The apps that succeed are those that offer real value, in the form of information, entertainment or utility. Before you build an app ask your customers if they would like one and, if so, what handsets they use and what they would like to see in it. Let your customer research inform the design of the app, but don’t be afraid to go beyond their expectations and give them something they didn’t know you could deliver. Consider the Tesco shopping app that lets customers add an item to their shopping basket simply by scanning its barcode, or the FindaProperty app that brings up details of the houses for sale in the neighborhood simply by holding the phone up and pointing it in the direction you are interested in.
An app can be an incredibly valuable marketing and loyalty tool. The trick is in the thought and planning that goes into it, and the rationale behind the use of any of mobile technologies involved.
Mobile advertising is one of the marketing world’s best kept secrets. You may not have a mobile-optimized site yet, but thousands of publishers have, from national newspapers to hobbyist magazines. So in those few minutes of downtime, when you see the people around you staring at their phone, they may well be catching up on the news and gossip on whatever interests them, on mobile sites devoted to football, rugby, ballroom dancing, tropical fish and hundreds of other subjects.
These sites are more often than not funded by advertising. A year or two ago, the advertisers were primarily companies selling mobile content, such as ringtones and wallpapers for mobile phones, or promoting mobile apps, but that is starting to change, as mainstream brands have seen the opportunity to reach consumers on their mobile phones.
Advertising on mobile phones can be straight forward. Mobile ad networks such as InMobi, Mojiva and Millennial Media run self-service platforms that enable advertisers to choose the types of mobile publications they want to advertise on, create the ad, then run it. You can target the advertising by a variety of factors such as age, gender, interests and location, and you can cap your spend in the same way you do with online advertising. And the very precise location targeting that’s possible with mobile advertising makes it a highly effective medium for local businesses such as shops and restaurants, trying to drum up business, especially since most mobile advertising is sold on a cost-per-click basis, so you only pay when someone clicks on your ad.
You can make your advertising as simple or as sophisticated as you want, incorporating video, links to social media pages or money-off coupons, delivered direct to the mobile phone. You can also advertise in mobile apps too. This is a great way to target your ads at people with specific interests.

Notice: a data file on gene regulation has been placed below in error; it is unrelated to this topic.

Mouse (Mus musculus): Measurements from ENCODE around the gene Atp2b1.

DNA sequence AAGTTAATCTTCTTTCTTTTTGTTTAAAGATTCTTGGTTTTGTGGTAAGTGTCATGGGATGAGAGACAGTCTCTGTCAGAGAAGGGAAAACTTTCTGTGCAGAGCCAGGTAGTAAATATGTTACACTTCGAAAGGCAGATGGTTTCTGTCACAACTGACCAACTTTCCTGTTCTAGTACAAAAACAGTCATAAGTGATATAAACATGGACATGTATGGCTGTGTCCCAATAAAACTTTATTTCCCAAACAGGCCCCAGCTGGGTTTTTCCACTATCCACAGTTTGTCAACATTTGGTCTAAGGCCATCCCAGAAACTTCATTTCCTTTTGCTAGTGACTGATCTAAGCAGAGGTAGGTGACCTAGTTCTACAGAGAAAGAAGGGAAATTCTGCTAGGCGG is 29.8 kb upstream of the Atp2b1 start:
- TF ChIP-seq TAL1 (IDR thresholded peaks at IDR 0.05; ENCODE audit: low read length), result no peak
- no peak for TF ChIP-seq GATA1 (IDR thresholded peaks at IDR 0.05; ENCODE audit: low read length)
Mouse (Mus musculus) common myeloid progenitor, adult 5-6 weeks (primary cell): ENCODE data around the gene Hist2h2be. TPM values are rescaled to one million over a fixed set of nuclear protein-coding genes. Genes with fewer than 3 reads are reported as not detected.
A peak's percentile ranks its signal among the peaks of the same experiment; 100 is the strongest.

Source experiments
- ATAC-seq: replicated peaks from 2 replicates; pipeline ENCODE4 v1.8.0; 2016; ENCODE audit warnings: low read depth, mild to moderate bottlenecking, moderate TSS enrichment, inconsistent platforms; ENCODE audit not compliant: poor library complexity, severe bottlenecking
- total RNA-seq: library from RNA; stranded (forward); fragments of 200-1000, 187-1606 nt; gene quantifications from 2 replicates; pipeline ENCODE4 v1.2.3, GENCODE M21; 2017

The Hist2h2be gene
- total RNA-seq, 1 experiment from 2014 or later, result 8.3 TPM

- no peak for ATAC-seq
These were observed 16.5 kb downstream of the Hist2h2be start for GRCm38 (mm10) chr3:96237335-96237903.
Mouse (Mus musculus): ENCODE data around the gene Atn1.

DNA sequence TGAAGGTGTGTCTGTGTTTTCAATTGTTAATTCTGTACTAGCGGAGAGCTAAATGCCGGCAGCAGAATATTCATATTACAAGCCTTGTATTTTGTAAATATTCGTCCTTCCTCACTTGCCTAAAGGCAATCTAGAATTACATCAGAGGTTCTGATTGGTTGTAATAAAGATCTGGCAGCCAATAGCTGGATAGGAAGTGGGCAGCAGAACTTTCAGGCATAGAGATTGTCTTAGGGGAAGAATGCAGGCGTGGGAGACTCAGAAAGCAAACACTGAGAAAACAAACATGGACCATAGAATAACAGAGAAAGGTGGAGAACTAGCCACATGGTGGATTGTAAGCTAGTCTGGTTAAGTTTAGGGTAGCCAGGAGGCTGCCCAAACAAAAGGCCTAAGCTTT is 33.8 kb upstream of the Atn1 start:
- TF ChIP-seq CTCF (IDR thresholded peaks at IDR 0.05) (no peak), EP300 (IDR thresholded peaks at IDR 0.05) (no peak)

Of course, if you advertise on mobile, you need somewhere to send people when they click on the ad. If you don’t have a mobile site, don’t despair. You can build a mobile landing page quickly for very little money. In fact, using Google’s Mobile Landing Page Builder solution, you can build a mobile landing page in a matter of minutes, at no cost.
Small and large businesses alike have found that mobile is an excellent loyalty and CRM (Customer Relationship Management) tool. The object is to collect mobile phone numbers of existing and potential customers, while asking their permission to use the mobile as an ongoing communications channel. Some of the most effective CRM programs use the humble, but all pervasive, text message. Companies such as Textlocal and Txtnation offer self-service platforms that enable business owners to collect and manage their database of mobile phone numbers, then use them to create marketing campaigns. It could be a restaurant that finds itself unexpectedly quiet one night sending a text message that says: “Happy hour – visit us before 9pm tonight to get 2-for-1 on all main courses.” The there’s the shrewd dentist or hairdresser that sends an automated message to customers a day, or an hour, before hand reminding customers of their next appointment. It’s hard to quantify how much customers value these types of message, but if you’ve ever received an SMS telling you when the engineer or delivery you’ve been waiting in for will actually arrive, you will appreciate their power.
Location-based services (LBS)
Location-based advertising is of particular interest to brands with retail outlets. It takes advantage of the mobile phone’s ability to pinpoint the user’s current location, and even the direction in which they are facing. Knowing this, through an app or a mobile advertising campaign, the brand can target customers as they come within a few hundred meters of one of your outlets and tempt them in store with a money-off offer, or just a message about what’s on offer today.
Whatever you do in mobile, it is measurable, and should be measured. Whether it’s the number of people clicking on an ad, responding to a marketing text message, or downloading your app, the mobile marketing firms you work with should be able to provide you with detailed analytics that will help you to refine your mobile marketing campaigns and make them work harder to deliver the maximum return on investment.
This guide was contributed by David Murphy, editor of Mobile Marketing Magazine. If mobiThinking’s UK readers wish to learn more head on down to Mobile Marketing Live in London October 1-2, 2012. mobiThinking readers can receive 25 percent discount for this event with the code “MOBI25”.